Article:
Democrat debt junkies coming down from their hope-ium high are calling for a second round of trillion dollar deficit spending to numb the nation’s economic pain. This additional injection of credit will not address the systemic issue of excessive spending and will further weaken consumers by extracting more purchasing power from the dollar.
"We really should have a second stimulus, we should have more stuff," [Paul Krugman] said, dismissing fears of price rises as a result of too much cash in the system.
Keynsian economists such as Krugman truly have no clue whatsoever as to what caused the massive hemorrhaging of jobs which occurred in the first half of this year. The plunge on Wall Street was a result of a lowered level of demand after the credit bubble burst. The market adjusted by reducing prices in such places as the gas pump. This temporarily restored consumer confidence in the U.S. and abroad through a rise in spending power.
[Last November] declining heating oil and fuel costs and “the expectation that gas prices will follow suit” [was] increasing households purchasing power, “giving them room to spend.”
However, just as the correction was taking hold, the bailouts and stimulus artificially forced prices back up by inflating the money supply and caused employers to dump workers by the millions.
A higher deficit surrendered through a second spending package will only supplement more cost increases and is certain to result in another rise in the unemployment rate.
Washington says it's preparing a second stimulus package by the end of the year, after White House claims that the U.S. economy is showing signs of improvement. But analyst Gerald Celente is skeptical about the move.
...“There is no recovery with recession. It’s nearly in remission. They’ve given it loads of stimulus drugs and monetary infusions. But it’s not going to cure the chronic degenerative disease of a failing economy,” says Celente.
Easy credit, cheap money and masses of borrowing caused the problem, explains Celente. That’s what caused the current economic crisis, he says, adding:
“To put more cheap money, more easy credit and more ramped buying is only going to escalate a bad situation,” concluded the analyst.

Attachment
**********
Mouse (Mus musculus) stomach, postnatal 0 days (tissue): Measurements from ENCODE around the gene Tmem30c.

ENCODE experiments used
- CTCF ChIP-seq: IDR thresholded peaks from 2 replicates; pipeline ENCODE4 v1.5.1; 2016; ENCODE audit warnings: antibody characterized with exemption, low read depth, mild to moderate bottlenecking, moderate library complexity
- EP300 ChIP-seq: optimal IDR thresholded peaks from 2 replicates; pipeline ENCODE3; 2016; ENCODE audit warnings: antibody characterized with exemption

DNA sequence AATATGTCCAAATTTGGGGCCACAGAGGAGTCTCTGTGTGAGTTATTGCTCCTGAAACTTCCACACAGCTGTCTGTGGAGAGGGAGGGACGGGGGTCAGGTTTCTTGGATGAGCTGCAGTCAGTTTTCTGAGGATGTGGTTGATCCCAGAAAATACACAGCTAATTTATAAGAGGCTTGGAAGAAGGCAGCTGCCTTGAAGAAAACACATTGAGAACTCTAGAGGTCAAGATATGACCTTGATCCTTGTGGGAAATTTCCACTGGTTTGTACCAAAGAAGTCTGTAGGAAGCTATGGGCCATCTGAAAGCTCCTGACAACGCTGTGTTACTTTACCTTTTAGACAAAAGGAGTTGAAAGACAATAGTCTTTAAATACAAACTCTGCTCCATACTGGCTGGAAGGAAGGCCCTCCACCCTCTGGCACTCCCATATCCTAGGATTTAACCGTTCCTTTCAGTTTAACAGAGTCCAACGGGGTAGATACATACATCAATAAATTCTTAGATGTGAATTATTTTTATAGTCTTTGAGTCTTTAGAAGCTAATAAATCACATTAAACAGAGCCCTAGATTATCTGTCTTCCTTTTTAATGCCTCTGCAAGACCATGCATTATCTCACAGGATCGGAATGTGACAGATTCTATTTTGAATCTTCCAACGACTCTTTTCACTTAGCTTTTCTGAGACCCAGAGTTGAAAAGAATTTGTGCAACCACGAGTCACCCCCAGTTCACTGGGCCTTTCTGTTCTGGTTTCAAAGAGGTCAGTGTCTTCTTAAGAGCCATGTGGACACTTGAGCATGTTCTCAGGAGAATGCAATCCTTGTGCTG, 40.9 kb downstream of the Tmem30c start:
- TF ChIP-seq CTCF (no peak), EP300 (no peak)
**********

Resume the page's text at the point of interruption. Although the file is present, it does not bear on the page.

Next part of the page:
The administration's actions are the continuation of a merger between state and corporate powers which Celente called 'fascism' during an April interview.
RT: I’d like to begin by talking about the Treasury department. They’ve decided to extend bailout funds to a number of struggling life insurance policies. This is in addition to the auto industry and the banks. Do you think Americans are aware of what’s going on?
G.C.: They know about it, it’s a new trend. America is going from what used to be the major capitalistic country in the world of free market – a crusader – into what Mussolini would have called fascism: the merger of state and corporate powers. So it is not socialism as people believe, it is socialism’s egalitarianism. It’s not communism where the state controls monopolies – it’s fascism, plain and simple. The merger of corporate and government powers. State-controlled capitalism is called fascism, and fascism has come to America in broad daylight. But they’re feeding them it in little bits and pieces. First AIG was too big to fail. Mortgage companies Fannie Mae and Freddie Mac were too big to fail. Banks too big to fail and auto companies. And now we give money to the people that make the auto parts. And now there’s talk about the technology companies, wanting their piece of the action. The merger of state and government is called fascism. Take it from Mussolini; he knew a thing or two about it.